Article Archive
Common Ground
Training guarantees BP competence
Volume 24, No. 1

Firefighters in the United Kingdom like to call a spade a spade when it comes to naming their equipment, said Tommy Clark, emergency response manager at BP’s Sullom Voe oil terminal, five miles off the coast of Scotland.

 “In the U.S. you talk about Ys and Siameses,” Clark said. “We just call it a collective divider. That’s what it does – collect and divide. The other students said ‘I like that – we can understand that.’”

Clark was among 102 students and instructors on hand for BP’s semi-annual corporate fire training school held at the Texas Engineering Extension Services’ Emergency Services Training Institute at Texas A&M University. Beside the U.S. and the U.K., countries represented included Egypt, Azerbaijan and Germany.

Visiting ESTI for the first time, Clark served as an instructor for advanced fire fighting. The course involves giving the team a basic understanding of fire fighting and giving them the skills that BP expects them to have.

Brad Byczynski, discipline leader for BP’s global refining emergency response, said the corporate fire training school is a legacy that goes back to 1975.

“How do we assure that our responders in our facilities are competent?,” Byczynski said. “This is one mechanism of many that help assure us of our responders’ competencies. It also assures us that we are compliant with all the necessary regulations.”

However, not all the attendees at the school are firefighters. Erkim Sanani works for BP in Baku, Azerbaijan.

“I’m responsible for all the emergency situations at the facility, coordinating and organizing training,” Sanani said. “I write procedures to bridge between fire-rescue team operations and the management team of the city responders. Although I’m not a firefighter, I need to know what is going on.”

In particular, Sanani and two other firefighters accompanying him were interested in leadership skills and gaining knowledge of fire ground tactics.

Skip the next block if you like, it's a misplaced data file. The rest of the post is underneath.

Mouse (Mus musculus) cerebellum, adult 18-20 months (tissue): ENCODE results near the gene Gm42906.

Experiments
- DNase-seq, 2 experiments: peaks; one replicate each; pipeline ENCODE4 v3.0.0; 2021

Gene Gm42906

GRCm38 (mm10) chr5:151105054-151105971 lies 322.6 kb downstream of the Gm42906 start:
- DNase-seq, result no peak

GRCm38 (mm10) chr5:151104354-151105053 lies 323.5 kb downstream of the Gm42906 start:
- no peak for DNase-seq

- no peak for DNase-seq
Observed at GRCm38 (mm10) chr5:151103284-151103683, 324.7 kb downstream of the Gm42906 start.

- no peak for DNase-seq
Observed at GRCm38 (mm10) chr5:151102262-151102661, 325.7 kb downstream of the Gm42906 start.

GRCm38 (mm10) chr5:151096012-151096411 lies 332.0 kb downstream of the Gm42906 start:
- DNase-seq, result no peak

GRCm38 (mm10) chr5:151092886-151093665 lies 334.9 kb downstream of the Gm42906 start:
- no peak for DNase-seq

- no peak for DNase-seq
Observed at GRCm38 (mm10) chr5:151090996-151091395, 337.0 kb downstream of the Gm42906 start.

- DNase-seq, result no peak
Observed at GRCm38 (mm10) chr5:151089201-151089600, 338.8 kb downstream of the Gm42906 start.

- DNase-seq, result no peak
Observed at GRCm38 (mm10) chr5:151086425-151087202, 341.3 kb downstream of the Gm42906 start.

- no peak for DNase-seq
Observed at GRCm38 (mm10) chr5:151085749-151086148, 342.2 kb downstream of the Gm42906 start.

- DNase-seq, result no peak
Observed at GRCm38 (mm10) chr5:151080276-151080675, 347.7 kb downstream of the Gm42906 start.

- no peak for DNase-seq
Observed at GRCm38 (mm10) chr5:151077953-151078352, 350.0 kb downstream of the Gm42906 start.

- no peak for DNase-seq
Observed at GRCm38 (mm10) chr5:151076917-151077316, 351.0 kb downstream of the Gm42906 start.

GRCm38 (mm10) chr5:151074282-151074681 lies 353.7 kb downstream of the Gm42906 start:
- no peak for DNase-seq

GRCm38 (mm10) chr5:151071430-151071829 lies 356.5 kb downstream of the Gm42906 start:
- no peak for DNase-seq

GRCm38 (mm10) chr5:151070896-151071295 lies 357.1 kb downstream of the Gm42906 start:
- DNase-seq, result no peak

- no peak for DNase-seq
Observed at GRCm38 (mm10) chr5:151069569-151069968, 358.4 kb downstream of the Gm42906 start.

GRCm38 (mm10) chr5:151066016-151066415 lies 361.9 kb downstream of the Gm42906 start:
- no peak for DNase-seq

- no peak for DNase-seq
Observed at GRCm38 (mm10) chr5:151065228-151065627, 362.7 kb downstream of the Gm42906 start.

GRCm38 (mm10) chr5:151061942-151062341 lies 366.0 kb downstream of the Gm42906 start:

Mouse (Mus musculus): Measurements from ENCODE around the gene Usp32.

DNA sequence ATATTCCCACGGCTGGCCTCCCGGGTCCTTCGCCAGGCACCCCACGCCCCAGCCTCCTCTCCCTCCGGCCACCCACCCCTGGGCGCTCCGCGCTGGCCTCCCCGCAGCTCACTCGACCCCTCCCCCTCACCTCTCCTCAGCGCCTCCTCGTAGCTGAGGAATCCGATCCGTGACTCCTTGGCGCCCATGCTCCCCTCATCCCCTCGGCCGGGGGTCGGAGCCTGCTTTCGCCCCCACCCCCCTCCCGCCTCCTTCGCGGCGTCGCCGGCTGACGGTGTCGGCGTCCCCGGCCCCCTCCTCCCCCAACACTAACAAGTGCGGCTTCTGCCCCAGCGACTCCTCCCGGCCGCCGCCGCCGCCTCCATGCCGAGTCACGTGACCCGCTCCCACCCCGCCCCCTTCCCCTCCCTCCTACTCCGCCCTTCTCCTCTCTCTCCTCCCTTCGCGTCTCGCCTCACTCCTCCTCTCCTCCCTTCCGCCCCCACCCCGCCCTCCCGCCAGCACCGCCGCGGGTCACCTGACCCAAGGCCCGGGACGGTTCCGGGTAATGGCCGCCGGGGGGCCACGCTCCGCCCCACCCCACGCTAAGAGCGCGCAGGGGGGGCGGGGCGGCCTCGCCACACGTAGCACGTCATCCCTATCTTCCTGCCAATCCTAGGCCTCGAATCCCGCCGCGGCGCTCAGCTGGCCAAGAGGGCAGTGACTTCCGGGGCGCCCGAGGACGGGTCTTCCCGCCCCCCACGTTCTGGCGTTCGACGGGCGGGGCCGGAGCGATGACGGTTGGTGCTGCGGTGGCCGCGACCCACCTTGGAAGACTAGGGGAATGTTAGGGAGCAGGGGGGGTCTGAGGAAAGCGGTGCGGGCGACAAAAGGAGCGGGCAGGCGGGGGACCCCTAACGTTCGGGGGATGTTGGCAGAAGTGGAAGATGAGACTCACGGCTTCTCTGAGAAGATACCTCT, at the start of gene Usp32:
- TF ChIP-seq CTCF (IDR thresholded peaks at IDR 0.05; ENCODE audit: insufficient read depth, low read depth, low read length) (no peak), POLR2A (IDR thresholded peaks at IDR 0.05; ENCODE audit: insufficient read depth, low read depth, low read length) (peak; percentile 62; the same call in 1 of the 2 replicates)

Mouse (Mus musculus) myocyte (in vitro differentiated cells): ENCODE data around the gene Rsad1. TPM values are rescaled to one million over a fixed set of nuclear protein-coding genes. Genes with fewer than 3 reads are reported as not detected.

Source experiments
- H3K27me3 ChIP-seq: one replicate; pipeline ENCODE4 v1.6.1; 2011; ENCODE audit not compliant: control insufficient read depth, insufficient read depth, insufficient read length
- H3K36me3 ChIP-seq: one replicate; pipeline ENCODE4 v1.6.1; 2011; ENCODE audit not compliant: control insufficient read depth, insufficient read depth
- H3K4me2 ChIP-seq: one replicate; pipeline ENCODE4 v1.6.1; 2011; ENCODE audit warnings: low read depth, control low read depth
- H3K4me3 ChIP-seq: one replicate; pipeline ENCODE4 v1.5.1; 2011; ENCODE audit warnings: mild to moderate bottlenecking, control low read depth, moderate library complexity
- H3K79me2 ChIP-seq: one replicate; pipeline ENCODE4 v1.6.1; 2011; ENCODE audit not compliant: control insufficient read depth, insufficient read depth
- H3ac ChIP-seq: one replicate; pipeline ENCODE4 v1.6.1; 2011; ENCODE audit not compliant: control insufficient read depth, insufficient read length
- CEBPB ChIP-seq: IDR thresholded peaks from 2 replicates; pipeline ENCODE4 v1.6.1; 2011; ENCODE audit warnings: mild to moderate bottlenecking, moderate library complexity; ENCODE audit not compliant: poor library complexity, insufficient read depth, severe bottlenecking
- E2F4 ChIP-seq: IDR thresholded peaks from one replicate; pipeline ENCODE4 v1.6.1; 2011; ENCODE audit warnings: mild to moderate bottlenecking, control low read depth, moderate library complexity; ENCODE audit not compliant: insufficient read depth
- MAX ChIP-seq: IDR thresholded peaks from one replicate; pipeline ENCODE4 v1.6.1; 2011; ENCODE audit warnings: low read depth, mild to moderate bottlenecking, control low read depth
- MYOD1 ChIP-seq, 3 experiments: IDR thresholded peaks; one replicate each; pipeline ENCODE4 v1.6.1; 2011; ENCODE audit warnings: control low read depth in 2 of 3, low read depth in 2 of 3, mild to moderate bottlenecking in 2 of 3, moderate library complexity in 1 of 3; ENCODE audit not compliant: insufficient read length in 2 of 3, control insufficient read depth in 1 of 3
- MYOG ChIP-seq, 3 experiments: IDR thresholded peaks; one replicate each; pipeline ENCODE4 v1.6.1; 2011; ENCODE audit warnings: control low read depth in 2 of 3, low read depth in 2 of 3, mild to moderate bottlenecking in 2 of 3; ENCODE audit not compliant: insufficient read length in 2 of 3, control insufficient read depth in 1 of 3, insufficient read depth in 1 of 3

Another visitor, Kevin McBride from Malaysia, served as an instructor on the process unit prop. He compares his operation in Kuantan, an industrial center in Malaysia, to the Refinery Terminal Fire Company in Corpus Christi, TX. RTFC is a non-profit industrial emergency response services organization protecting most of the area plants and refineries.

“Our operation is a joint venture of BP, Dow and Exxon Mobil with PETRONAS, the national oil company in Malaysia,” McBride said. “PETRONAS is the majority shareholder and the other companies involved are minority shareholders. My position has to be filled with someone from either BP, Dow or ExxonMobil.”

McBride’s Central Emergency Fire Service in Kuantan provides fire, rescue, hazmat and ambulance service to 16 facilities, including a refinery, a gas plant, crude oil terminal and a marine port. McBride also protects an assortment of specialty chemical companies with products ranging from ethylene, polyethylene, PBC and vinyl chloride monomer.

“I’ve got three fire stations and our own training ground,” McBride said. “We have 126 firefighters and six officers. Each station has its own station commander. We have 10 fire trucks, three ambulances, a couple of mobile command centers and a slew of other miscellaneous equipment.”

McBride has served as an instructor at the BP school since 2002. Each school focuses on much the same issues, he said.

“As always safety in our firefighting operations is generally stressed very heavily,” he said. “I think we are putting a lot of focus on effective streams use, fire ground hydraulics and the chemistry of fire. We are focusing on what’s going on rather than just spraying the white stuff on the red stuff.”

According to Byczynski, future plans for the fire school include more senior level classes for senior leaders. In Spring 2009, the BP school will join forces with the Mary Kay O’Connor Process Safety Center for a class on fire hazard analysis for BP engineers.

“We want to take the theoretical data we are generating and give them a picture of what is going on,” Byczynski said. “It means marrying up the theoretical engineering aspect with the practical, tactical approach.”

 
 

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